Page 8 - Carotid and peripheral vascular interventions textbook
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                    with an exercise program to augment collateral f ow rather     either approach depending on factors such as physician
                    than undergoing intervention therapy for femoropopliteal    experience, the patient status, and technical resources
                    disease. Fewer than one-fourth of these patients will    available. In patients with comorbidities and high risk
                    progress to the stage of developing more disabling     for surgery, an endovascular approach should be applied
                    symptoms or a threatened limb, which mandate therapy.   irrespective of anatomy. Patients with rest pain or
                        Once  revascularization  is  indicated,  deciding     disabling claudication and having multiple levels of disease
                    whether  to  choose  a  surgical  or  an  endovascular    may receive a staged approach with an endovascular-
                    approach is based on the TASC II recommendation.    f rst approach as one stage. In-f ow disease may be
                    The TransAtlantic Inter-Society Consensus (TASC)     corrected f rst, and out-f ow disease may be corrected
                    (16) has classif ed femoropopliteal disease into four     in a staged manner, when needed. Patients whose veins
                    types  (i.e., A-D)  based  on  the  number  of  lesions,    have been harvested for prior coronary artery bypass
                    lesion length, and the presence of stenosis or occlusion   surgery without suitable remaining autologous veins to
                    (Fig. 12-5). The classif cation has def ned lesion length   apply for conduits, should be considered for endovascular
                    as follows: focal (<10cm), intermediate (10-20 cm),   revascularization.
                    and diffuse (>20 cm). This classif cation also proposed       For non-operable severe claudication patients
                    treatment  strategies  and  recommendations  for  the     because of unfavorable anatomy or medical comorbidities,
                    management of the lesions. Type A and type B are advised   only medication treatment is appropriate. Amputation
                    for initial endovascular revascularization, type D lesions   can ameliorate ischemic rest pain and is required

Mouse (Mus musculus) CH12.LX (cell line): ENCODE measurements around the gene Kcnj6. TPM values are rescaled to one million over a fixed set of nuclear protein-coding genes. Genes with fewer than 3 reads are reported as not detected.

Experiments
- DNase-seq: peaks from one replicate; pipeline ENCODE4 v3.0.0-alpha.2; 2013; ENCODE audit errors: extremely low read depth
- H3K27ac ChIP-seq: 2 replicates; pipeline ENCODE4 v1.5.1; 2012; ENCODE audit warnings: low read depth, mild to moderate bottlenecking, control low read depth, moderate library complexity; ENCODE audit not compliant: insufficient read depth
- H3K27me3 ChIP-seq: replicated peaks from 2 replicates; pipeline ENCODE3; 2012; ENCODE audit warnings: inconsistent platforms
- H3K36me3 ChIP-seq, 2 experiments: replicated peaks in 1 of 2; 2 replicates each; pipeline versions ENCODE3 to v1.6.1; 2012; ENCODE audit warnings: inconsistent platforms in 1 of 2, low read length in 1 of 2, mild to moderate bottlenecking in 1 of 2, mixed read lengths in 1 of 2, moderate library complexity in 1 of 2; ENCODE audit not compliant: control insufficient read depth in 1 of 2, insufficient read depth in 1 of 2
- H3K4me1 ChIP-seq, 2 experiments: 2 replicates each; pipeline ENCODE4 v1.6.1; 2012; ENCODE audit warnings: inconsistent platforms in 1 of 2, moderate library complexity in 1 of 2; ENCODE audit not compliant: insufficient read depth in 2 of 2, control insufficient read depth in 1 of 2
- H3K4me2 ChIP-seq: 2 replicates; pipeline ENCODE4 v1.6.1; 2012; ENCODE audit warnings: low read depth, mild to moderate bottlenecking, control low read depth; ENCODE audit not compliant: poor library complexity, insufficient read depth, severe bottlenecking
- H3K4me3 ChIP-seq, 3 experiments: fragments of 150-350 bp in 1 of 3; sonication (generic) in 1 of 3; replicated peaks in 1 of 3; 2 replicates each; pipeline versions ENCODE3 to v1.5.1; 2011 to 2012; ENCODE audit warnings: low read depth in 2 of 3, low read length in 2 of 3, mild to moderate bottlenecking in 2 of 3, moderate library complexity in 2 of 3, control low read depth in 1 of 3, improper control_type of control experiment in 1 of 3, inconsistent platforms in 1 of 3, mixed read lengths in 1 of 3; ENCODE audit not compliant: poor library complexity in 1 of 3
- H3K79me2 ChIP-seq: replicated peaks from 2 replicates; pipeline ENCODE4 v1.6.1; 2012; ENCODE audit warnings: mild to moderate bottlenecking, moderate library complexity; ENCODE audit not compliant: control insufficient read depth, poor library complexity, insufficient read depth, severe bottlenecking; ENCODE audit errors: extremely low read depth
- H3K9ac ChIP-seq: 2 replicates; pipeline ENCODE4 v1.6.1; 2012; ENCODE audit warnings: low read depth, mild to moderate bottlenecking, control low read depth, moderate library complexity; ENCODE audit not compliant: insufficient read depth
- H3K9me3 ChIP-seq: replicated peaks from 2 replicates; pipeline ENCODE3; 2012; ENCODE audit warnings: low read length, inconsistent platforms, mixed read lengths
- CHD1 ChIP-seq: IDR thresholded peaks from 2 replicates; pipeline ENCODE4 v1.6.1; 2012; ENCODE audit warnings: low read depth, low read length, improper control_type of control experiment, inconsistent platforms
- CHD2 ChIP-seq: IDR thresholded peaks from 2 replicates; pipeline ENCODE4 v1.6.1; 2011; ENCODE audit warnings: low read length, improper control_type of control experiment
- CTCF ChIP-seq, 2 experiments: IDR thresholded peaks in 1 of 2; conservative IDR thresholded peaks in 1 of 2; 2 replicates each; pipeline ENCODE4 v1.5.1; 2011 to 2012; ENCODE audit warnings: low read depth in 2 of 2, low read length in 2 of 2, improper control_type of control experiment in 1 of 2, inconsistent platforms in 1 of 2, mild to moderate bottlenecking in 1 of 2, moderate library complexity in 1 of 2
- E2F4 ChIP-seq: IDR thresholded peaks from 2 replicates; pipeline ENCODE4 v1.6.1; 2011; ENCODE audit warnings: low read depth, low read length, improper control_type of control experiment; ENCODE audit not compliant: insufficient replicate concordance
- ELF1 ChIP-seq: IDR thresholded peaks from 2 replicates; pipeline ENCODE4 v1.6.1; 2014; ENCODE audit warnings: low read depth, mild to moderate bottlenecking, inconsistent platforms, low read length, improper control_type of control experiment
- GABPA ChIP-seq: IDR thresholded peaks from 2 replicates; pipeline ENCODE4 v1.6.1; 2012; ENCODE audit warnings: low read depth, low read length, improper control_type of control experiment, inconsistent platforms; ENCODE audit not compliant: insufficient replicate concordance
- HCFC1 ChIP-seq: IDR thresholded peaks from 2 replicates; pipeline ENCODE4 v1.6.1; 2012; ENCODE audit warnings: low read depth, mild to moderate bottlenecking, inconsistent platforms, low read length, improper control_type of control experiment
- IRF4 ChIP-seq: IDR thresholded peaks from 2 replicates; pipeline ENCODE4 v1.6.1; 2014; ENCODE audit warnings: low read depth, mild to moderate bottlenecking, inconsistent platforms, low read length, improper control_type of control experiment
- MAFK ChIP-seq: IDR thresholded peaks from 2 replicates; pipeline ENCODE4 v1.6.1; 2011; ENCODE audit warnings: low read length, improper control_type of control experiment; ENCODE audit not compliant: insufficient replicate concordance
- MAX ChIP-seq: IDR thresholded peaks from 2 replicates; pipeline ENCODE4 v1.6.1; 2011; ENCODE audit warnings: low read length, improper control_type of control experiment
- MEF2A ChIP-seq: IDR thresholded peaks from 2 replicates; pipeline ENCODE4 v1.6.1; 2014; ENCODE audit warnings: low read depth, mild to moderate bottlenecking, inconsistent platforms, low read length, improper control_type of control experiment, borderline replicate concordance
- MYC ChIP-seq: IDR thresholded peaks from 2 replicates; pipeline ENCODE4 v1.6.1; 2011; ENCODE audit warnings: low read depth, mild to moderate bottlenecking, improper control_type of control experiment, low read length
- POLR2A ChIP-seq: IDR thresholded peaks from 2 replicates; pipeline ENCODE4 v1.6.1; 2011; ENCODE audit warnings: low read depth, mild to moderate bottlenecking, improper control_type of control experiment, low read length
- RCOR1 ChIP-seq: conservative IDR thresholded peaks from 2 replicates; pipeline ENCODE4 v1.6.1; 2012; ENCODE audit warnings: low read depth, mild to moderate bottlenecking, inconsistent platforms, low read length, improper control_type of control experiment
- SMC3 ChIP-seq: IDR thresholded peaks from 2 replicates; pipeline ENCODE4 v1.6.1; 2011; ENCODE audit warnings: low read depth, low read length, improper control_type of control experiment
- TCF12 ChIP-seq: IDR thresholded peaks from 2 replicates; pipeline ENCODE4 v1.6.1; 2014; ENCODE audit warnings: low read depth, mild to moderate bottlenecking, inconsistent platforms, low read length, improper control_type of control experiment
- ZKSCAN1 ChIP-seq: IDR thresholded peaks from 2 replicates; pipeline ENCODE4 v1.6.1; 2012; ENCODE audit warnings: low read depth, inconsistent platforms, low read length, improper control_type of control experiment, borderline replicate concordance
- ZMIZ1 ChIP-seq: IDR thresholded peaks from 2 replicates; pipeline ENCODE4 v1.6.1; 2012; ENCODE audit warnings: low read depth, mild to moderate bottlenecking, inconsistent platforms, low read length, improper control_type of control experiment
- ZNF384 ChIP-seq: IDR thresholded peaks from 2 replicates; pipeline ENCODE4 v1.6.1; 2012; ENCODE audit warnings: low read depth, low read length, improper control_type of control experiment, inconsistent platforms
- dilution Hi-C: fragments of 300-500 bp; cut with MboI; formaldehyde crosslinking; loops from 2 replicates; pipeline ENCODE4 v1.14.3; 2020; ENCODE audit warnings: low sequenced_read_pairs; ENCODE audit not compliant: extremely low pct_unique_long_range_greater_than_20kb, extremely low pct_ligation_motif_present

advised for surgical revascularization and type C for     when gangrene and signif cant tissue loss is present.

                    Figure  12-5.  The TransAtlantic InterSociety Consensus (TASC) II classif cation for the management of femoropopliteal lesions.
                    (Redrawn from Jaff MR, White CJ, Hiatt WR, et al. An update on methods for revascularization and expansion of the TASC lesion classif cation
                    to include below-the-knee arteries. J Endovasc Ther. 2015;20:465-478, with permission from SAGE Publications.)

                             TASC A lesions
                             • Single stenosis <10 cm in length
                             • Single occlusion <5 cm in length

                             TASC B lesions
                             • Multiple lesions (stenoses or occlusions), each
                               <5 cm
                             • Single stenosis or occlusion <15 cm not
                               involving the infrageniculate popliteal artery
                             • Heavily calcified occlusion <5 cm in length
         336                 • Single popliteal stenosis

                             TASC C lesions
                             • Multiple stenoses or occlusion totaling >15 cm
                               with or without heavy calcification
                             • Recurrent stenoses or occlusions after failing

                             TASC D lesions
                             • Chronic total occlusions of CFA or SFA (>20
                               cm, involving the popliteal artery)
                             • Chronic total occlusion of popliteal artery and
                               proximal trifurcation vessels

                    CFA, common femoral artery; SFA, superf cial femoral artery.
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